**Key Topics**

- Problem Statement:
- Solution:
- Demographic Statistics
- Statistical Measures Used for this Study

- Statistical Findings
- INTERPRETATION OF FINDINGS
- STATISTICS

In the Data Analysis assignment, we delve into a thought-provoking question: Does gender impact a student's academic performance? To answer this, we integrate data from two assessments. The first part of the study is a deep dive into demographic statistics, examining the sample's gender, ethnicity, and year in school. The second part employs statistical methods to test the hypothesis that "students who identify as female will have final scores different from students who identify as male.

## Problem Statement:

This statistical study involves the integration and analysis of two assessments to examine the relationship between self-identified gender and final exam scores of a student population.

## Solution:

### Demographic Statistics

The archival database used for this study contained demographic variables describing the sample including identified gender, ethnicity, and year in school. The majority of the sample identified as female (n = 58, 55.24%) or male (n = 37, 35.24%) while a minority identified as transgender (n = 3, 2.86%), and non-binary or non-conforming (n = 4, 3.81%). However, some respondents preferred not to disclose (n = 3, 2.86%). In terms of ethnicity, the majority of the sample identified as white (n = 45, 42.86%), while a minority identified as Black (n = 24, 22.86%), Asian (n = 20, 19.05%), Hispanic (n = 11, 10.48%), and Native (n = 5, 4.76%). Lastly, in terms of years, the majority of the sample identified as Junior year (n = 64, 60.95%), while a minority identified as Sophomore (n = 19, 18.10%), Senior (n = 19, 18.10%), and Freshman (n = 3, 2.86%).

### Statistical Measures Used for this Study

This study selected students who identified as female or male to provide group comparisons of their final scores. The hypothesis of this study is ‘students who identify as female will have final scores than students who identify as male’. T-tests were utilized to examine the hypothesis.

## Statistical Findings

The average final scores of students who identified as female (M = 62.93, SD = 0.97) were higher than those who identified as male (M = 60.03, SD = 1.34). To determine if this difference was significant, an independent sample t-test was performed. The findings of this analysis demonstrated that there was not a significant difference between the self-identified genders (t (93) = 1.80; p = 0.076). Cohen’s d estimated the effect size between female and male student groups as 0.37, indicating that the self-identified genders have a small effect on final scores.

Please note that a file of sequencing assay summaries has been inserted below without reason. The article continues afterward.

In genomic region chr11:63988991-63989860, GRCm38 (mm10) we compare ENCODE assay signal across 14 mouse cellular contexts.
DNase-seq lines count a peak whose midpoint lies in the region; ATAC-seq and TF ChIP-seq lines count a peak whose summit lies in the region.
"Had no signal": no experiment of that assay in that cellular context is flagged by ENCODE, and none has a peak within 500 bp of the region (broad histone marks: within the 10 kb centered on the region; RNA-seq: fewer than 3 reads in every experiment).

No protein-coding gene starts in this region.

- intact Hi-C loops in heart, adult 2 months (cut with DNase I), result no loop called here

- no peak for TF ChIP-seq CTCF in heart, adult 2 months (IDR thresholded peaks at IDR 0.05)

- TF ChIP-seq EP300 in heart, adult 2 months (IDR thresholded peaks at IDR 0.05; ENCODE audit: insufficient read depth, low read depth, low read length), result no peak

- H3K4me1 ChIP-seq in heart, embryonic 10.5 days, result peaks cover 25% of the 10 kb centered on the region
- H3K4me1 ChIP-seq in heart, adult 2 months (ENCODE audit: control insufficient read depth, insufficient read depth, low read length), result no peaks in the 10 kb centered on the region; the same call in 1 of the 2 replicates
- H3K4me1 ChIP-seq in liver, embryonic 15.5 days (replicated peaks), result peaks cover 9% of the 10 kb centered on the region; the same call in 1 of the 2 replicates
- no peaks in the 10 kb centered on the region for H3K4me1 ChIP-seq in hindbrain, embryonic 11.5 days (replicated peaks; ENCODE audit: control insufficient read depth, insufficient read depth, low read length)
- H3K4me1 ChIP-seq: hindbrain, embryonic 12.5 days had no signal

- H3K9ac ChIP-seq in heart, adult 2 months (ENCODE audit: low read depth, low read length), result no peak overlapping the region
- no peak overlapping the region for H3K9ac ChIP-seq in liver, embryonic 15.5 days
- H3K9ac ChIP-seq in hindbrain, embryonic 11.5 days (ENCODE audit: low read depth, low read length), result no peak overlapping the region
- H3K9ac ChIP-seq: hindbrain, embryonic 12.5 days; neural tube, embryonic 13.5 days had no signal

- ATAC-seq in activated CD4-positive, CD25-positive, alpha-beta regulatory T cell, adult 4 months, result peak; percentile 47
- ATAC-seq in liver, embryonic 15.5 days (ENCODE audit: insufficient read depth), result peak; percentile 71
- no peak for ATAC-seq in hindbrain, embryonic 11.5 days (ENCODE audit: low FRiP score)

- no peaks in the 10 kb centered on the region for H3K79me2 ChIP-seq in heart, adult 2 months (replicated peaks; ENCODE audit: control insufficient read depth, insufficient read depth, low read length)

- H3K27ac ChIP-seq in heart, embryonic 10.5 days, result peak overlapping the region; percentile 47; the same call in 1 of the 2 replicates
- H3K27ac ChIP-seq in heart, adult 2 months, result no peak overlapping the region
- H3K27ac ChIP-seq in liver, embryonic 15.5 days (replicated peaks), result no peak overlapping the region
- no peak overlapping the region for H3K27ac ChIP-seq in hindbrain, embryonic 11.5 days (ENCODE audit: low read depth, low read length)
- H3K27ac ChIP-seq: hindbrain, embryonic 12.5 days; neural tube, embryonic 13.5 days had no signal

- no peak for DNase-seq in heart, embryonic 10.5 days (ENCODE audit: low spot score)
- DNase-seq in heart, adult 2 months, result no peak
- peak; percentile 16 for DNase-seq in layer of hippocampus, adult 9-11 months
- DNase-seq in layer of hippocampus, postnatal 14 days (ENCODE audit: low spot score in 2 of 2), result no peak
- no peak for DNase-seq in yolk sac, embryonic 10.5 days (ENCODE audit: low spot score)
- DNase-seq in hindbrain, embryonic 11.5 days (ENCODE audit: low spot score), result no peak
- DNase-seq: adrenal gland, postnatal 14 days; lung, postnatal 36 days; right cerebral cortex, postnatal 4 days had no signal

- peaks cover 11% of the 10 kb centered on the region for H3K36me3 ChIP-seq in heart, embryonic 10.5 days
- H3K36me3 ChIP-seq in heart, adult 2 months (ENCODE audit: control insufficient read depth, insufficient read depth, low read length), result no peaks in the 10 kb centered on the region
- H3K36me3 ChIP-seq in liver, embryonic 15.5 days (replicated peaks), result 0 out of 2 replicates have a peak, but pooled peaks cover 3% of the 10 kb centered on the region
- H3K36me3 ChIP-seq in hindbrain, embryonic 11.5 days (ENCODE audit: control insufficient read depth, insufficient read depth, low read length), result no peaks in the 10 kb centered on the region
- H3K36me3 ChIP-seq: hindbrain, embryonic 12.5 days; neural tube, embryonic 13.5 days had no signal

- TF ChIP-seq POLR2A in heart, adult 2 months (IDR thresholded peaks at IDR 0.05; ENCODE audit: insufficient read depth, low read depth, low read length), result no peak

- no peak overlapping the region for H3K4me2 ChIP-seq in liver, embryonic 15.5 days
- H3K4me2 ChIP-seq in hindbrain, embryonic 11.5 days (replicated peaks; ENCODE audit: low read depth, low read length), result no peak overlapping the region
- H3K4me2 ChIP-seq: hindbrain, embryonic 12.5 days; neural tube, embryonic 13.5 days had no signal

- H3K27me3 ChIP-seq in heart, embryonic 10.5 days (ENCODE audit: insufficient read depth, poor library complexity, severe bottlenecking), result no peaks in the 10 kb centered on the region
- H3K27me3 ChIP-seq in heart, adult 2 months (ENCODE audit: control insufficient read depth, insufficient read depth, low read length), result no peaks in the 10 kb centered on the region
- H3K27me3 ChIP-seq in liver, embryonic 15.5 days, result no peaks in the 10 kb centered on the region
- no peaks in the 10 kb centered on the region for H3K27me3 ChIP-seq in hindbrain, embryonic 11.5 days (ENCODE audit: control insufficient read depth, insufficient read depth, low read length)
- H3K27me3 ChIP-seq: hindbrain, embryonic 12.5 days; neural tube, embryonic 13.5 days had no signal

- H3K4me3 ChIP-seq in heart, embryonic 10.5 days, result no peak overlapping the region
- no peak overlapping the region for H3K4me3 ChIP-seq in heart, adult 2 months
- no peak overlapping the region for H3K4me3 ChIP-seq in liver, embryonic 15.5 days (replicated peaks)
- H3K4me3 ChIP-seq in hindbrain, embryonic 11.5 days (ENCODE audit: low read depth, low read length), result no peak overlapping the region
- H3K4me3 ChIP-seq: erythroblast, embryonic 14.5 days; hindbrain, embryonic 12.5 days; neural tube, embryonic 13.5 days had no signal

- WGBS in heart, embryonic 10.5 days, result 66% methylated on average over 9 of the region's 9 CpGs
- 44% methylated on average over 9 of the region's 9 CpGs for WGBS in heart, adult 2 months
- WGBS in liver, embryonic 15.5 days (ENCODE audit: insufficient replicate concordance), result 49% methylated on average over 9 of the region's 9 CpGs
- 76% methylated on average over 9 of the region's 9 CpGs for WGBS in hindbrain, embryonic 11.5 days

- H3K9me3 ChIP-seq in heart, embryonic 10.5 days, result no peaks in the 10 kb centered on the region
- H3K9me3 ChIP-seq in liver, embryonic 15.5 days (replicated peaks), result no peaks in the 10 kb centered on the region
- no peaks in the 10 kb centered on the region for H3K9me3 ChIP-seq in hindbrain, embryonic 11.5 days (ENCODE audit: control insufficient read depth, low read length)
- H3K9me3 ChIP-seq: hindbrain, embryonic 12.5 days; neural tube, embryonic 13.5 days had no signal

### INTERPRETATION OF FINDINGS

This study found that both female and male students achieved the same score on final exams. Hence, it can be inferred that female and male students can perform equally best and have shown the same competency in their final exams.

### STATISTICS

**Pivot Table**

Row labels | Count of gender identity | Count of gender identity |

1 | 58 | 55.24% |

2 | 37 | 35.24% |

3 | 3 | 2.86% |

4 | 4 | 3.81% |

5 | 3 | 2.86% |

Grand Total | 105 | 100.00% |

Row labels | Count of ethnicity | Count of ethnicity2 |

1 | 5 | 4.76% |

2 | 20 | 19.05% |

3 | 24 | 22.86% |

4 | 45 | 42.86% |

5 | 11 | 10.48% |

Grand Total | 105 | 100.00% |

Row labels | Count of year | Count of year2 |

1 | 3 | 2.86% |

2 | 19 | 18.10% |

3 | 64 | 60.9S% |

4 | 19 | 18.10% |

Grand Total | 105 | 100.00% |

**Descriptive Statistics**

Female | Male | ||

Mean | 62.93 | Mean | 60.03 |

Standard Error | 0.97 | Standard Error | 1.34 |

Median | 63 | Median | 61 |

Mode | 68 | Mode | 60 |

Standard Deviation | 7.3553 | Standard Deviation | 8.1666 |

Sample Variance | 54.1004 | Sample Variance | 66.6937 |

Kurtosis | -0.3222 | Kurtosis | -0.1345 |

Skewness | -0.3935 | Skewness | -0.2243 |

Range | 33 | Range | 35 |

Minimum | 42 | Minimum | 40 |

Maximum | 75 | Maximum | 75 |

Sum | 3650 | Sum | 2221 |

Count | 58 | Count | 37 |

**Homogeneity of Variances (Testing for Equality of Variances)**

Female | Male | |
---|---|---|

| ||

Variance | 54.10 | 66.69 |

Observations | 58 | 37 |

df | 57 | 36 |

F | 0.8112 | |

P{F<=f) one-tail | 0.2361 | |

F Critica lone-tail | 0.6160 |

**Independent Samples T-test**

**t-Test: Two-Sample Assuming Equal Variances**

Female | Male | |
---|---|---|

Mean | 62.93 | 60.03 |

Variance | 54.10 | 66.69 |

Observations | 58 | 37 |

Pooled Variance | 58.98 | |

Hypothesized Mean Difference | 0 | |

df | 93 | |

t Stat | 1.7973 | |

P{T<=t) one-tail | 0.0378 | |

t Critica lone-tail | 1.6614 | |

P{T<=t) two-tail | 0.0755 | |

t Critica ltwo-tail | 1.9858 |

Calculation of Cohen’s d for Effect Size

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